Bettas prefer slightly acidic water similar to their native habitat. pH levels should be between 6.5-7.5. Luckily these fish are capable of adapting to hard water conditions. If you live in an urban environment where water tends to be a bit on the hard side, Galaxy Koi Betta can adapt without showing signs of stress. As with most freshwater fish, you’ll want to avoid drastic changes in water chemistry. Moving a betta fish from an aquarium with soft water, into an aquarium with high pH can be lethal to a betta fish. Always gradually introduce the fish to new water conditions by drip acclimating them.

Common Diseases

Galaxy Koi Bettas are susceptible to the same common diseases that challenge many betta fish owners.

One of the most common diseases is known as Fin Rot. Fin Rot occurs when water conditions are poor, or the betta fish is under excessive amounts of stress. The underlying disease is usually a fungal or bacterial infection. The best way to cure fin rot is by addressing the root problem - poor water quality.

Most betta diseases such as Pop Eye and Ich are often caused by poor water quality. Although we won’t get into covering every disease and treatment in this post, one thing is for sure. Keeping up with weekly 20-30% water changes will ensure that your Galaxy Koi Betta fish will remain healthy and disease-free.

Setting Up An Aquarium For Galaxy Koi Betta

Before purchasing a Galaxy Koi, you’ll want to have an established, fully cycled aquarium that’s at least 5 gallons in size, with no other tankmates. Betta fish have earned their alternate name, Siamese Fighting Fish for a reason. If you decide to add some tankmates, you’ll want to take extra precautions. We’ll get into tankmates a bit more later.

Image of a Galaxy Koi Betta fish
Galaxy Koi Betta are bred to showcase a variety of colors

Let’s talk about equipment. These fish prefer living in slow-moving bodies of water, and although you’ll want to have the aquarium water consistently filtered, you won’t need a high volume of water turnover rate. Hang on the back filters (HOB), or a canister filter that is appropriate for your aquarium size will be perfect. Betta fish do not require adding extra powerheads or pumps.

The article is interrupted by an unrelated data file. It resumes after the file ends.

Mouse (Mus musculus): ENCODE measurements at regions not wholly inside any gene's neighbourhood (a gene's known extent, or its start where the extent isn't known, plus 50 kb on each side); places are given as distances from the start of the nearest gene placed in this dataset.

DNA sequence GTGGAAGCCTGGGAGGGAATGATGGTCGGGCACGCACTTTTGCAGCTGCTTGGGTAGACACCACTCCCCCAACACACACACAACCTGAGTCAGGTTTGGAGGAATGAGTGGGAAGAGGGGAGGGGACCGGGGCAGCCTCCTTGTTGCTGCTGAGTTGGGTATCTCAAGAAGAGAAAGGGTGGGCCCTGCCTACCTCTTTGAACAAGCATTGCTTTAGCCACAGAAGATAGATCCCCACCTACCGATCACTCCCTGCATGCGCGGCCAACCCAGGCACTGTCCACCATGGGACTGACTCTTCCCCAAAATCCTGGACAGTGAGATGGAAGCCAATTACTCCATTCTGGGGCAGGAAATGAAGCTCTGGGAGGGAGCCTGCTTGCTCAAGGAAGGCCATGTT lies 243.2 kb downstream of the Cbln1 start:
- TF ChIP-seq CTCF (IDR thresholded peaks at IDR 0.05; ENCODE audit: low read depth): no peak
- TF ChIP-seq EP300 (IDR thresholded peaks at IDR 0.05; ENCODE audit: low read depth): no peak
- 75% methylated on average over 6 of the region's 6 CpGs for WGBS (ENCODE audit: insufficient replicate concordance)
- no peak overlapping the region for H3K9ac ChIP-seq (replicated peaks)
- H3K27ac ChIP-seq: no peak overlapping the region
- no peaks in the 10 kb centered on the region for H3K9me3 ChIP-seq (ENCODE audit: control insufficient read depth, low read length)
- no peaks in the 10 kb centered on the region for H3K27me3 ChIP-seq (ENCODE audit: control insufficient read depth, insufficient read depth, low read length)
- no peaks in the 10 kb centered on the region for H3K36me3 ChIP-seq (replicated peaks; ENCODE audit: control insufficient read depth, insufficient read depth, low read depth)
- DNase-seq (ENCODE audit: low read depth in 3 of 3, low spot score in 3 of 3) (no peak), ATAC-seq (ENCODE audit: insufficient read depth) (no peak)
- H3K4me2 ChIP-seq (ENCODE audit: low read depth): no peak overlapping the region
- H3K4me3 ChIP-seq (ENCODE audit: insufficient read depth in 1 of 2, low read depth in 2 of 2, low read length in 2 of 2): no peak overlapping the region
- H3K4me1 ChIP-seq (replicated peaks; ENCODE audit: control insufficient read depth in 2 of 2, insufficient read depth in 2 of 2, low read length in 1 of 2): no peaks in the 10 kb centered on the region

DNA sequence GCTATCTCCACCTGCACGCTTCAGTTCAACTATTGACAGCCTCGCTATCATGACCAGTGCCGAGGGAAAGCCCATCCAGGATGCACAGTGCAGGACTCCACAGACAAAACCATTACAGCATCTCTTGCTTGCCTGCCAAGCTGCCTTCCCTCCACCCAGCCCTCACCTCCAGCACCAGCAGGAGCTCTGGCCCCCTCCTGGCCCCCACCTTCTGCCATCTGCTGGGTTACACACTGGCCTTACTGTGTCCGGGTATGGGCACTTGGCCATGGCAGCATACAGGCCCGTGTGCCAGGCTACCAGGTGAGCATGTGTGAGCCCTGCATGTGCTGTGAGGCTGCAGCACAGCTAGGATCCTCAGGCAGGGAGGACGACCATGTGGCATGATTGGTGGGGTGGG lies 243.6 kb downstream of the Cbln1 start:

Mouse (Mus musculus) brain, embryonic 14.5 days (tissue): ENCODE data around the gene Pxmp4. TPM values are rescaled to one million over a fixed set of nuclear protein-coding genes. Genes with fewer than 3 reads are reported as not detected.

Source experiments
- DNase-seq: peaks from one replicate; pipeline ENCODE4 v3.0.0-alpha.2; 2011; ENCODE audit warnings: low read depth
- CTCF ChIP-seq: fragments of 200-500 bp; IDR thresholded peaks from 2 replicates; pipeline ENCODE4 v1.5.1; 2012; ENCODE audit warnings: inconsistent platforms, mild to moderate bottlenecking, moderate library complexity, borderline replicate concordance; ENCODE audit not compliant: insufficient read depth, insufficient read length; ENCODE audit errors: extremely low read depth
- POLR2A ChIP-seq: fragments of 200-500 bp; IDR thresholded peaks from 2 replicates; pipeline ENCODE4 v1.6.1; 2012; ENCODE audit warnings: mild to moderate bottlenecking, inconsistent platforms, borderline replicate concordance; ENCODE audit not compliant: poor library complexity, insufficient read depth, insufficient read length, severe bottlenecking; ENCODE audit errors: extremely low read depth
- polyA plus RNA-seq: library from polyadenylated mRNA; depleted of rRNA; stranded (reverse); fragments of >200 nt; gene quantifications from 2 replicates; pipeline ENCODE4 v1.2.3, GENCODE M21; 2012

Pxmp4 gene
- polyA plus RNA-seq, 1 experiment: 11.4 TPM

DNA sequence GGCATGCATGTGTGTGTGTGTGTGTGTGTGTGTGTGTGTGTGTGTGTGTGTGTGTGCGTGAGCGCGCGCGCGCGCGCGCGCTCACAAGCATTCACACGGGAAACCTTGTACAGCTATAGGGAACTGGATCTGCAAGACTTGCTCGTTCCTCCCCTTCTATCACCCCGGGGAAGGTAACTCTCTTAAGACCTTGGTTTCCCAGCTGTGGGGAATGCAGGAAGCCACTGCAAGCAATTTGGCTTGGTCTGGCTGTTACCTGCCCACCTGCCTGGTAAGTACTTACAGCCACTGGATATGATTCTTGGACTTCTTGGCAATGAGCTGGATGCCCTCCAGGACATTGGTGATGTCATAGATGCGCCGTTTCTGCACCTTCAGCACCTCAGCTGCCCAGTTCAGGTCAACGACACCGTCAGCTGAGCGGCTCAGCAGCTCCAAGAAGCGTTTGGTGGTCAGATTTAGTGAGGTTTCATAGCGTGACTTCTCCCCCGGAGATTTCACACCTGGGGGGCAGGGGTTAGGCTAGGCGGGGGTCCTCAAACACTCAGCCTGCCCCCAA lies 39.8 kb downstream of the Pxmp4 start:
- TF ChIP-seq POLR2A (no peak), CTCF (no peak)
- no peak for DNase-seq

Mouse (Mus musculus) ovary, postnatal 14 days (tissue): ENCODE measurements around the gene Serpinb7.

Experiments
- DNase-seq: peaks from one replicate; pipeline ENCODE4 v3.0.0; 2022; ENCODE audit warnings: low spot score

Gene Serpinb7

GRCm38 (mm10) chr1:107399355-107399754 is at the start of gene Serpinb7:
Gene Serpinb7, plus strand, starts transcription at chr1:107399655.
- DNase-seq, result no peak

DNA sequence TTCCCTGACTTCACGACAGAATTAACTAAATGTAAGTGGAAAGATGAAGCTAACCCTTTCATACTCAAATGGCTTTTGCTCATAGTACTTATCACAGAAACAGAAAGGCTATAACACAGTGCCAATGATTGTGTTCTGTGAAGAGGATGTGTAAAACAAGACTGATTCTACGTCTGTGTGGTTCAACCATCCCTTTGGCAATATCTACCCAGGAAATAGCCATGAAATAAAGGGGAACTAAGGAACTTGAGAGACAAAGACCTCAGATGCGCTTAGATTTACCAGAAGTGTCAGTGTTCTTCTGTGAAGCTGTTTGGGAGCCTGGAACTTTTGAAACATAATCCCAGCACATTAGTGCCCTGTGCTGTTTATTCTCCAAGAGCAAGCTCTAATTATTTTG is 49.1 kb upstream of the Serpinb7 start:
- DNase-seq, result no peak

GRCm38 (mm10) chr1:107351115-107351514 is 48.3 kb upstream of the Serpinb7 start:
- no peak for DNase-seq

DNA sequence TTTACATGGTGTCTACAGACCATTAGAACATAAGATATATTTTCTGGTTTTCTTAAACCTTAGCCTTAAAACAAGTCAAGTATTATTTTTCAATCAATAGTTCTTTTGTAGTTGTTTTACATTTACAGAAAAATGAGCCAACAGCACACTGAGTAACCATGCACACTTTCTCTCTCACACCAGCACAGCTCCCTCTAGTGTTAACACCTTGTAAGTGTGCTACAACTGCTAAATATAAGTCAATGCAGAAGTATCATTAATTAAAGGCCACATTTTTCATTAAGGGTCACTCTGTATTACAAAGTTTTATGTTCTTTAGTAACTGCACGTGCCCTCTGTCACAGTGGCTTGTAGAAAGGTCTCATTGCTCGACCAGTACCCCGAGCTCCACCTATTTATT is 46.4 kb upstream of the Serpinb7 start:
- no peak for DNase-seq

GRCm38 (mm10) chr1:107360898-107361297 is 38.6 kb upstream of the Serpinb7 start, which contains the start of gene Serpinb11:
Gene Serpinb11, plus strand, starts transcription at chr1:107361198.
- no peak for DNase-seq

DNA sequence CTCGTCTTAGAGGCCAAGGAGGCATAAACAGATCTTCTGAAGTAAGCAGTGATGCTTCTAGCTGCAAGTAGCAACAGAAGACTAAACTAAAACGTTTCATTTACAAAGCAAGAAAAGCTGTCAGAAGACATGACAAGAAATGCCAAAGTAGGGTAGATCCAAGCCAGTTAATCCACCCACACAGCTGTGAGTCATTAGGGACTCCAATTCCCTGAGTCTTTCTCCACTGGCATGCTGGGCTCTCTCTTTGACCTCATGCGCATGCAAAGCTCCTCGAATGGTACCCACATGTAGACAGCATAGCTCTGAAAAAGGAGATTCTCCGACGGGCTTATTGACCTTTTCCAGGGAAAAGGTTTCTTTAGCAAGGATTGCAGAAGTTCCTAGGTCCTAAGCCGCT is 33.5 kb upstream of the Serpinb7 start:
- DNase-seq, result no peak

If the current is too strong, Betta fish will try and find a place to rest outside of the water flow in the tank.

One thing to be mindful of is your aquarium water intake. If you have a strong filter, such as an EHEIM canister filter, the intake might be too strong, resulting in your betta fish potentially getting trapped in the filter! This mistake can be fatal, so if you have a strong filter, you’ll want to cover the intake with a piece of foam mesh. This material will allow water to flow freely through the filter, but will prevent your Galaxy Koi Betta from getting stuck!

Betta fish are also known jumpers. If water conditions are poor, these fish may try and escape by jumping out of the tank! They also enjoy the occasional swim against the current. If the current is too strong, these fish may swim so fast that they can jump right into the air. Providing a secure lid will prevent your betta fish from jumping out of the tank.

For the bottom of the aquarium, Betta fish are not very picky when it comes to different types of substrate. We recommend a smooth substrate, in fact, any of the substrates we recommend for Discus fish will be perfect for your Galaxy Koi!

Now, let’s discuss tank decorations. Betta fish can be startled quite easily, so you’ll want to provide plenty of hiding spots for your betta fish.

Building small caverns out of natural stones or rocks will be much appreciated by a Galaxy Koi. However, if we could only add one thing to an aquarium housing a betta, it would have to be aquatic plants. Live freshwater plants help naturally filter the water, are gentle on fins, and add a wonderful splash of color to an existing tank.

Food and diet info

Galaxy Koi Bettas are easy to satisfy and will accept a wide variety of food. They love indulging in freeze-dried foods, live foods such as bloodworms and brine shrimp, and flake and pellet food.

These fish will rarely pick at algae, so you’ll want to feed your Galaxy Koi Betta at least once a day, but ideally twice a day, once in the morning, and once at night would be preferred.